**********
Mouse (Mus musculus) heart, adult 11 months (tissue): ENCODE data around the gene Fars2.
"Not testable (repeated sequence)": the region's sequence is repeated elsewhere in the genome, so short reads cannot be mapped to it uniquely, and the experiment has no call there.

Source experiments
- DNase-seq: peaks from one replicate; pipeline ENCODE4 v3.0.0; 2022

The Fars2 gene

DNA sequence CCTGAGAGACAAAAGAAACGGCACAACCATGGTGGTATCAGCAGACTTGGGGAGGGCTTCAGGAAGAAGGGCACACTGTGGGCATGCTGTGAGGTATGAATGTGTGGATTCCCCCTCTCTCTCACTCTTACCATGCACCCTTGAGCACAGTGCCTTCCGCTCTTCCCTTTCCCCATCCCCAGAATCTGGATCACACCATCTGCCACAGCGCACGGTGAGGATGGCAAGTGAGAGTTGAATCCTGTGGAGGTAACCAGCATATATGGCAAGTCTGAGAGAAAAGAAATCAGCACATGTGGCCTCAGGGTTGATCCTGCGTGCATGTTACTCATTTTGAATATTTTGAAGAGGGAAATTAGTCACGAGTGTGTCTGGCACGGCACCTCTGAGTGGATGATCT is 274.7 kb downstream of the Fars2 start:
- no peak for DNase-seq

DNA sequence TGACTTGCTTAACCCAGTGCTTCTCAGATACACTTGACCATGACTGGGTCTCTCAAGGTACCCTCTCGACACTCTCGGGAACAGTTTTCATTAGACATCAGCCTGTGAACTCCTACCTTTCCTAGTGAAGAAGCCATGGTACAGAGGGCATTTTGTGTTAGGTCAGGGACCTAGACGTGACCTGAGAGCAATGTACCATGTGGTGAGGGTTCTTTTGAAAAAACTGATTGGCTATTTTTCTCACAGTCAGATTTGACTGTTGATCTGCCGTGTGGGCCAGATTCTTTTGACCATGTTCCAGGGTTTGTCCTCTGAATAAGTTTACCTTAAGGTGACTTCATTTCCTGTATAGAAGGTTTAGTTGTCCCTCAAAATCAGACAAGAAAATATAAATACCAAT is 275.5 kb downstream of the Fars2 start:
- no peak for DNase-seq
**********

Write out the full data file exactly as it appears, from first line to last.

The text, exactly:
Mouse (Mus musculus) heart, adult 11 months (tissue): ENCODE data around the gene Fars2.
"Not testable (repeated sequence)": the region's sequence is repeated elsewhere in the genome, so short reads cannot be mapped to it uniquely, and the experiment has no call there.

Source experiments
- DNase-seq: peaks from one replicate; pipeline ENCODE4 v3.0.0; 2022

The Fars2 gene

DNA sequence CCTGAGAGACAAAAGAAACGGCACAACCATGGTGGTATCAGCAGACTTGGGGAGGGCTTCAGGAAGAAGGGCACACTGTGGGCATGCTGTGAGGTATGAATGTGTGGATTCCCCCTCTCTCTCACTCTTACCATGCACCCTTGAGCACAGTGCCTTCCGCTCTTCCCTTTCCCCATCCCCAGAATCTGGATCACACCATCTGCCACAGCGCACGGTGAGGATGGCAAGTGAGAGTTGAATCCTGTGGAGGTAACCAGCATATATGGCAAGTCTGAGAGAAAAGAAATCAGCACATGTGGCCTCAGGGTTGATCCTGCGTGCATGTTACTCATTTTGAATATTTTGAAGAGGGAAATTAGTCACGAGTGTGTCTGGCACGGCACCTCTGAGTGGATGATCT is 274.7 kb downstream of the Fars2 start:
- no peak for DNase-seq

DNA sequence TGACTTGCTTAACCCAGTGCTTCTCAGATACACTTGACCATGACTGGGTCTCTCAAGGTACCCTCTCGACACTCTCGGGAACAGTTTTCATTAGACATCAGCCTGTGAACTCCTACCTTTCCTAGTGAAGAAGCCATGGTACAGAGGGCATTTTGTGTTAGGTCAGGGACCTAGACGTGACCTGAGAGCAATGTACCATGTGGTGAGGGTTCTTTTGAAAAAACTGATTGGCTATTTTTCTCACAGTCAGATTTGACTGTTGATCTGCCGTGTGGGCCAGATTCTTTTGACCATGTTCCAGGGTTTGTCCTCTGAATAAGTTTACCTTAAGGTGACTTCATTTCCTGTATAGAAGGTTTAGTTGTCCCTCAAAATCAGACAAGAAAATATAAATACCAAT is 275.5 kb downstream of the Fars2 start:
- no peak for DNase-seq